Developing a Bayesian adaptive design for a phase I clinical trial: a case study for a novel HIV treatment.

Mason, AJ; Gonzalez-Maffe, J; Quinn, K; Doyle, N; Legg, K; Norsworthy, P; Trevelion, R; Winston, A; Ashby, D; (2016) Developing a Bayesian adaptive design for a phase I clinical trial: a case study for a novel HIV treatment. Statistics in medicine, 36 (5). pp. 754-771. ISSN 0277-6715 DOI:

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: The design of phase I studies is often challenging, because of limited evidence to inform study protocols. Adaptive designs are now well established in cancer but much less so in other clinical areas. A phase I study to assess the safety, pharmacokinetic profile and antiretroviral efficacy of C34-PEG4 -Chol, a novel peptide fusion inhibitor for the treatment of HIV infection, has been set up with Medical Research Council funding. During the study workup, Bayesian adaptive designs based on the continual reassessment method were compared with a more standard rule-based design, with the aim of choosing a design that would maximise the scientific information gained from the study. The process of specifying and evaluating the design options was time consuming and required the active involvement of all members of the trial's protocol development team. However, the effort was worthwhile as the originally proposed rule-based design has been replaced by a more efficient Bayesian adaptive design. While the outcome to be modelled, design details and evaluation criteria are trial specific, the principles behind their selection are general. This case study illustrates the steps required to establish a design in a novel context. Copyright © 2016 John Wiley & Sons, Ltd.<br/>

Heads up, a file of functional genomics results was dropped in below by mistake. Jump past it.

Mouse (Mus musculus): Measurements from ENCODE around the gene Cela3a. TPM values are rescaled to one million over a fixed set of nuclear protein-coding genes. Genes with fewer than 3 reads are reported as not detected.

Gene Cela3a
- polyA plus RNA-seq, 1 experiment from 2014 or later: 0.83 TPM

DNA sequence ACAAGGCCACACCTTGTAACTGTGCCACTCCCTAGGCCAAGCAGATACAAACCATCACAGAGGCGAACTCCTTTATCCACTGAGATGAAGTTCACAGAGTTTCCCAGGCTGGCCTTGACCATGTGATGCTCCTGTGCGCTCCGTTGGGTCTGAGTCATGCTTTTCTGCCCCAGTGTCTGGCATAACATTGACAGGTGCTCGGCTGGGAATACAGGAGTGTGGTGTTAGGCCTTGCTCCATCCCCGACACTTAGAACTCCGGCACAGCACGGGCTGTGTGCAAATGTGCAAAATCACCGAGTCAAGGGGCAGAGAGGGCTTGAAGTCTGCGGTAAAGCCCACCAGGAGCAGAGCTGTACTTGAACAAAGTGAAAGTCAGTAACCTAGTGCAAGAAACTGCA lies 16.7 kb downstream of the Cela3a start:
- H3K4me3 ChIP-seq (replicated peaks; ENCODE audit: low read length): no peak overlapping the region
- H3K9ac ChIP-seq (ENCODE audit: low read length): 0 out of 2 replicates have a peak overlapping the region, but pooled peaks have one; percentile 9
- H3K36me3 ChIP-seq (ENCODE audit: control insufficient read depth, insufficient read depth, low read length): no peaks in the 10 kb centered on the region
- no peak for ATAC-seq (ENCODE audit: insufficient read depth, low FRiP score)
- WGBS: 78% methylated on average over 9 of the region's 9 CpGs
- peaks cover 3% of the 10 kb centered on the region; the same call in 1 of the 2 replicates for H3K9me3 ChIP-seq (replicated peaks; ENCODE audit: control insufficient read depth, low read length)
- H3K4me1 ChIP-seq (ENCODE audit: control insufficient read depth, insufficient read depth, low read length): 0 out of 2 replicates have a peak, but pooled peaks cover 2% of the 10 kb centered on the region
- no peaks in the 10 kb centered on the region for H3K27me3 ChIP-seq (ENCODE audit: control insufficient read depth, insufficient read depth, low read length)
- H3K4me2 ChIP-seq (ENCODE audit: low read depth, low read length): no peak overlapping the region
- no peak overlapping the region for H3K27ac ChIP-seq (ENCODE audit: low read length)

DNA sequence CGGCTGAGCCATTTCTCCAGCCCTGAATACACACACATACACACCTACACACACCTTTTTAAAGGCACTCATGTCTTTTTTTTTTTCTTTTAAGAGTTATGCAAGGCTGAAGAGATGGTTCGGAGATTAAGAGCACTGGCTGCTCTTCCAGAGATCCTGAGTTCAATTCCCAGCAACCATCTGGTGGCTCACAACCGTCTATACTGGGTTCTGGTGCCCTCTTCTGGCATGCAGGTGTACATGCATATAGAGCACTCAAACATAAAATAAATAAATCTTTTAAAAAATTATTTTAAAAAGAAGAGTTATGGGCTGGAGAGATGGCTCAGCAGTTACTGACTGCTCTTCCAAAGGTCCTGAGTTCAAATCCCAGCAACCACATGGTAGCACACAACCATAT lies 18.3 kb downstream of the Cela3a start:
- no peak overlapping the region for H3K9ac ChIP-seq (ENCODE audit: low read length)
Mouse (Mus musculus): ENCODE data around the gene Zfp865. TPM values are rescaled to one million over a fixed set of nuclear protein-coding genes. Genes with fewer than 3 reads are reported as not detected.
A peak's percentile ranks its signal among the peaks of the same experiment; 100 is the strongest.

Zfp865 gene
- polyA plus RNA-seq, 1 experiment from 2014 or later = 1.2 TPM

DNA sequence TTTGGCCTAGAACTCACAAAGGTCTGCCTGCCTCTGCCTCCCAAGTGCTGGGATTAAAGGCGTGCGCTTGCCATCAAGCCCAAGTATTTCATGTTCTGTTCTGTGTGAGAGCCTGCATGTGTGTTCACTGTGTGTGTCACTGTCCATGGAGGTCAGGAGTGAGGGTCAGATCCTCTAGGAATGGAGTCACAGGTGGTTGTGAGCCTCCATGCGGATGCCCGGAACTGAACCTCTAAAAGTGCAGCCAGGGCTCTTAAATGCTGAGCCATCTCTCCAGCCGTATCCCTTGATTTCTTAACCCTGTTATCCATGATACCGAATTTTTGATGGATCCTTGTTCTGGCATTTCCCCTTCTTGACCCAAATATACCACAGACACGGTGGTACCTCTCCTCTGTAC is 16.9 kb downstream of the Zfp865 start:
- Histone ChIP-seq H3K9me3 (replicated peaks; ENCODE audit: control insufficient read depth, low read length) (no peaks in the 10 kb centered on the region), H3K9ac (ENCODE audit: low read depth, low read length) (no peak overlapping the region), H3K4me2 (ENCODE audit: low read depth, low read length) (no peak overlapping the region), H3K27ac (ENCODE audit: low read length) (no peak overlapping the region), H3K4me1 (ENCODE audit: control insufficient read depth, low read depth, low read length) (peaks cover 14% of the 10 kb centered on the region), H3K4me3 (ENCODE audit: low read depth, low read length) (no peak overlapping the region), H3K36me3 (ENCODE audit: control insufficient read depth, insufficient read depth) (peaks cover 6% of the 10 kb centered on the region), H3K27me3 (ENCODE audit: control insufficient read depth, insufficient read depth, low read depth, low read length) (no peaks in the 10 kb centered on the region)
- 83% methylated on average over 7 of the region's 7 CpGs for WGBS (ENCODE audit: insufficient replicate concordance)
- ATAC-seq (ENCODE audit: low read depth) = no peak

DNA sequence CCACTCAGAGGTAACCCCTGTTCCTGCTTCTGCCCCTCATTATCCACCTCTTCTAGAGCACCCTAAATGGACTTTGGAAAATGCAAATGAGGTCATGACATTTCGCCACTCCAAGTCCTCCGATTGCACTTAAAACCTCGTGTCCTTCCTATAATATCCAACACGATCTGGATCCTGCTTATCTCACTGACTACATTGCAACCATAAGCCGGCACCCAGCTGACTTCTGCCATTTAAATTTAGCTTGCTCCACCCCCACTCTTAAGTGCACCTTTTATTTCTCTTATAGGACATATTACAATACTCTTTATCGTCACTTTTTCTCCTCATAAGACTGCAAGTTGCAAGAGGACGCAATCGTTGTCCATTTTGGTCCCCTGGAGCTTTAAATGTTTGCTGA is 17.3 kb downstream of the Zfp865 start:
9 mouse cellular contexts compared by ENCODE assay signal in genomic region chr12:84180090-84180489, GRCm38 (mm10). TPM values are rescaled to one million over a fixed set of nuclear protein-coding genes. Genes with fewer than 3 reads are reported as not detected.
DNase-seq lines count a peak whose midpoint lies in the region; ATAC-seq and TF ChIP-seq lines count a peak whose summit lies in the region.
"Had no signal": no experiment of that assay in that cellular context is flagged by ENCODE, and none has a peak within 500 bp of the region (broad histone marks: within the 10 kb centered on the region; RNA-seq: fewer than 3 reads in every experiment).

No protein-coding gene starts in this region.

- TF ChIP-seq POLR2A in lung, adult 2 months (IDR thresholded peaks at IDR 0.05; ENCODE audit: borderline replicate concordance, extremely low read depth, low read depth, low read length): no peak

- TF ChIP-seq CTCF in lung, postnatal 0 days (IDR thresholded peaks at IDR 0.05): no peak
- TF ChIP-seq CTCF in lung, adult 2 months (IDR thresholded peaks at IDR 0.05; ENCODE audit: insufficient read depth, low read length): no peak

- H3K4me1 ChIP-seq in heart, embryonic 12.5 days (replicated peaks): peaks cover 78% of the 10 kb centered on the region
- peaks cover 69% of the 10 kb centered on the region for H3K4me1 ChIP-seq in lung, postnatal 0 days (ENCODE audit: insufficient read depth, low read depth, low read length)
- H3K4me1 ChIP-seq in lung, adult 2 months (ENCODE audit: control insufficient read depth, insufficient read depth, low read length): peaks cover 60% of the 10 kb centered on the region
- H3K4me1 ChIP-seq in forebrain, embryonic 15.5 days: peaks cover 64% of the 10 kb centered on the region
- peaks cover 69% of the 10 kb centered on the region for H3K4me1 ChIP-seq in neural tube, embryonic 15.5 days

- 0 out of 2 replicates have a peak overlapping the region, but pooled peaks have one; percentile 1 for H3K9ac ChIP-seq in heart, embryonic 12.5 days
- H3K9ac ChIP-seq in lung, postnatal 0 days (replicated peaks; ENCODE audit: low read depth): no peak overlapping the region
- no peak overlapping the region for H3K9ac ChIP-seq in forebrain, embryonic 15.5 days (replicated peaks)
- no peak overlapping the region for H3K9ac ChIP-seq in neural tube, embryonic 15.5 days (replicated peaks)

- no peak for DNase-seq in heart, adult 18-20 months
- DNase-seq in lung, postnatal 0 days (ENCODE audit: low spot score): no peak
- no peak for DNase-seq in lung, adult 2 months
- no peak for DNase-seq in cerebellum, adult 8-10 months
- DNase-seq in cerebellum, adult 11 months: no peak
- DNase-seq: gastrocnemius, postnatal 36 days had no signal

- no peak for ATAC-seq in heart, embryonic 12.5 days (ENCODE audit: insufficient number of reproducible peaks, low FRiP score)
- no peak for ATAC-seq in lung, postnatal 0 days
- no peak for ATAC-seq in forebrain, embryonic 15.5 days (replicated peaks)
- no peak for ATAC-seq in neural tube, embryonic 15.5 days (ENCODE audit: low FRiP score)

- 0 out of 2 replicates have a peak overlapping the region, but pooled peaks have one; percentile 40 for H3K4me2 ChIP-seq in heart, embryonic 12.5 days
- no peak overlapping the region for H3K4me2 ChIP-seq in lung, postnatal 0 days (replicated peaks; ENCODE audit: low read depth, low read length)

Item Type: Article
Faculty and Department: Faculty of Public Health and Policy > Dept of Health Services Research and Policy
PubMed ID: 27891651
Web of Science ID: 393303200003


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